Visiting a childhood home
Yesterday, I played at happening where there were a lot of people from the place I did my civil service in – an education/arts workshop kind of place for disabled (Down, Williams, etc. syndromes type of) people. When I finished my service two years ago, I still used my old name and lived in the gender assigned to me at birth. So, naturally, the wonderful, lovely people I was so glad to meet yesterday at the gig, used my old name – and I did not ask them to do otherwise. There are two reasons for this.
First, it took some of these people the best part of my year there to get my old name right. I don’t want to confuse them more by telling them to use a new name for me, especially now that I won’t be meeting them often enough anymore for it to have any effect.
Second, and this is what makes the first one possible, it didn’t feel bad yesterday to be called by my old name. It’s maybe because these lovely people know what I’m like and don’t (have cognitive skills sharp enough to) put me in a conceptual box, like “man” or “woman”. These friends remember me (some don’t of course, two years is a long time) because of what we did together, because we laughed, cried, argued, traveled, played, ate – shared a part of our lives, not because of “what I am.” Working with disabled people is performativity and social constructionism come to life, it’s about creating a world where everybody really has the right to exist as themselves, by living as if the world really was like that.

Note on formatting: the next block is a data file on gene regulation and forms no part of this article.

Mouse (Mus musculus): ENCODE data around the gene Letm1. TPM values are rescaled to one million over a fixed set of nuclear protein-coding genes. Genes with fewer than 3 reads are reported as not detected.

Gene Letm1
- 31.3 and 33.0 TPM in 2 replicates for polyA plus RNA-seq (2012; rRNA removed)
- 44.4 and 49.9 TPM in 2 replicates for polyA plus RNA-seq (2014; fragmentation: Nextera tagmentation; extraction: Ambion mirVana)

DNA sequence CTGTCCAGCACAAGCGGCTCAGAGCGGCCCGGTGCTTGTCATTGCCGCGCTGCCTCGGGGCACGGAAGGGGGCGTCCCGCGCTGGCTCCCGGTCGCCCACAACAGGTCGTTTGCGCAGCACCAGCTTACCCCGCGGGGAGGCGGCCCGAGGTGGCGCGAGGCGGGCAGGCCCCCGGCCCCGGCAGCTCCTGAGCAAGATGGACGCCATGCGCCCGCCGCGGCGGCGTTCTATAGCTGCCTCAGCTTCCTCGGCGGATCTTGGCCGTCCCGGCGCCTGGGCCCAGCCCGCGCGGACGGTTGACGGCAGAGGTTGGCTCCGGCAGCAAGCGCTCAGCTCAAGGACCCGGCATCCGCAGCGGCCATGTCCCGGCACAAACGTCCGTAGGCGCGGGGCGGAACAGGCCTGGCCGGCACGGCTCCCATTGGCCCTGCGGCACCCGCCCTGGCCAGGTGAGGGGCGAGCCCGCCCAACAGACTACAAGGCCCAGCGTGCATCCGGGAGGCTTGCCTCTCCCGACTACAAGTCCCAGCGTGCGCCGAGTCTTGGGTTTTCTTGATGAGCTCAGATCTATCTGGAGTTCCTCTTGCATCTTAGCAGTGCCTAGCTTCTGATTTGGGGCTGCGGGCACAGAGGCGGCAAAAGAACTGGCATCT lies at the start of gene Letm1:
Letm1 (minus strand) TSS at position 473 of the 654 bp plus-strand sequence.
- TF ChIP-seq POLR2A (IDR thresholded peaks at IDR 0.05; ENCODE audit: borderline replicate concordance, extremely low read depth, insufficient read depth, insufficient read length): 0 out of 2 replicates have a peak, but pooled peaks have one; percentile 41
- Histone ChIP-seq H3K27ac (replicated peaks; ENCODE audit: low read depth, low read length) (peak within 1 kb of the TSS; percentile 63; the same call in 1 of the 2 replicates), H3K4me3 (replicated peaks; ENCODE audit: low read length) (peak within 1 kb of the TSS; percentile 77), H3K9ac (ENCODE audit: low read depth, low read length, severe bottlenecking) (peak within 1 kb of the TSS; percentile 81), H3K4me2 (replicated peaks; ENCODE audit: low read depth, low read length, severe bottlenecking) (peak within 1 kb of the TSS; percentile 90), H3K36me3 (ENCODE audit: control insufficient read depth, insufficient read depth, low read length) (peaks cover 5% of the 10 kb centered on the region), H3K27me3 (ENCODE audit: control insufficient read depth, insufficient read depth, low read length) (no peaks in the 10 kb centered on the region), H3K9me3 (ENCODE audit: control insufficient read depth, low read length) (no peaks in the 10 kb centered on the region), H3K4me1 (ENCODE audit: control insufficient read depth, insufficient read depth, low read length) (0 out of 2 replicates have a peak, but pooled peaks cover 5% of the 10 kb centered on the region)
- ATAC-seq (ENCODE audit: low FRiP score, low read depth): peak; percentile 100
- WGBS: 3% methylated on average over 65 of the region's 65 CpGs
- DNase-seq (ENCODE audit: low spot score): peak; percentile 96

And so, for a while, I became again the person I was two years ago. It felt funny, like talking to somebody one’s been in love with a long time ago, or visiting one’s childhood home. You remember something of the way you felt then, but it’s really only a memory now, nothing to hurt you, just photos in an album – you remember the photos but not the actual experience – and you catch yourself thinking, is this it? What was so special about this?
The past slips away from me, and I let it go. I can visit it again if I want to, but for now, I’m happier with the present, and look to the future to get even better.